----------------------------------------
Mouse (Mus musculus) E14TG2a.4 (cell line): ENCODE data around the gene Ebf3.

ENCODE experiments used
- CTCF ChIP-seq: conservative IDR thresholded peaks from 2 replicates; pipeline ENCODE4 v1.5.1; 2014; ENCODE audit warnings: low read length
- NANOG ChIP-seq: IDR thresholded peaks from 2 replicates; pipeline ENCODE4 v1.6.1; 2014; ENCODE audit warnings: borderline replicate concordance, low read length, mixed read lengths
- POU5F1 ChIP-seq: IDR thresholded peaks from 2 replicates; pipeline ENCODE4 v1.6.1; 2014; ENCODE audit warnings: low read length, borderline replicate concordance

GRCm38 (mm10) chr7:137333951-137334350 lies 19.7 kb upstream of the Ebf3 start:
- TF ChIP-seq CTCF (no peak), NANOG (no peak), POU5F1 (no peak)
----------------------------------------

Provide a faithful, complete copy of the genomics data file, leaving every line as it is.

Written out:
Mouse (Mus musculus) E14TG2a.4 (cell line): ENCODE data around the gene Ebf3.

ENCODE experiments used
- CTCF ChIP-seq: conservative IDR thresholded peaks from 2 replicates; pipeline ENCODE4 v1.5.1; 2014; ENCODE audit warnings: low read length
- NANOG ChIP-seq: IDR thresholded peaks from 2 replicates; pipeline ENCODE4 v1.6.1; 2014; ENCODE audit warnings: borderline replicate concordance, low read length, mixed read lengths
- POU5F1 ChIP-seq: IDR thresholded peaks from 2 replicates; pipeline ENCODE4 v1.6.1; 2014; ENCODE audit warnings: low read length, borderline replicate concordance

GRCm38 (mm10) chr7:137333951-137334350 lies 19.7 kb upstream of the Ebf3 start:
- TF ChIP-seq CTCF (no peak), NANOG (no peak), POU5F1 (no peak)